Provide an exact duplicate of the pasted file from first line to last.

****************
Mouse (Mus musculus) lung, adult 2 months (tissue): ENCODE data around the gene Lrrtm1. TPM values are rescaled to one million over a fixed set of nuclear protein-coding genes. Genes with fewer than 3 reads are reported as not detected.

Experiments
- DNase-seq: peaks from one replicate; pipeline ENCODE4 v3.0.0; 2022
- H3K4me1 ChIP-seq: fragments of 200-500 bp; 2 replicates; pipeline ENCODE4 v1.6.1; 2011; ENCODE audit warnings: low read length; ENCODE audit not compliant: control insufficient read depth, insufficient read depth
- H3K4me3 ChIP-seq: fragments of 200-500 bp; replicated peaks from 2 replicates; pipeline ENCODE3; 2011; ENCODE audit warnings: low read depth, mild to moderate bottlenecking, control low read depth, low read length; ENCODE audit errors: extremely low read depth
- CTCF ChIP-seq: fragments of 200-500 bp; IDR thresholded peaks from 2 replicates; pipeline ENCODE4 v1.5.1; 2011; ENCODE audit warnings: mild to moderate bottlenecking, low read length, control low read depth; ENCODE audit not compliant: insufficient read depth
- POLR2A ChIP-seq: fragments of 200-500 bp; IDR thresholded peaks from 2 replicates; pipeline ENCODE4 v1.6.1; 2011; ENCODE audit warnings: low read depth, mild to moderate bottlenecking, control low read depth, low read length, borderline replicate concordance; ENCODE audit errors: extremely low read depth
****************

Mouse (Mus musculus) lung, adult 2 months (tissue): ENCODE data around the gene Lrrtm1. TPM values are rescaled to one million over a fixed set of nuclear protein-coding genes. Genes with fewer than 3 reads are reported as not detected.

Experiments
- DNase-seq: peaks from one replicate; pipeline ENCODE4 v3.0.0; 2022
- H3K4me1 ChIP-seq: fragments of 200-500 bp; 2 replicates; pipeline ENCODE4 v1.6.1; 2011; ENCODE audit warnings: low read length; ENCODE audit not compliant: control insufficient read depth, insufficient read depth
- H3K4me3 ChIP-seq: fragments of 200-500 bp; replicated peaks from 2 replicates; pipeline ENCODE3; 2011; ENCODE audit warnings: low read depth, mild to moderate bottlenecking, control low read depth, low read length; ENCODE audit errors: extremely low read depth
- CTCF ChIP-seq: fragments of 200-500 bp; IDR thresholded peaks from 2 replicates; pipeline ENCODE4 v1.5.1; 2011; ENCODE audit warnings: mild to moderate bottlenecking, low read length, control low read depth; ENCODE audit not compliant: insufficient read depth
- POLR2A ChIP-seq: fragments of 200-500 bp; IDR thresholded peaks from 2 replicates; pipeline ENCODE4 v1.6.1; 2011; ENCODE audit warnings: low read depth, mild to moderate bottlenecking, control low read depth, low read length, borderline replicate concordance; ENCODE audit errors: extremely low read depth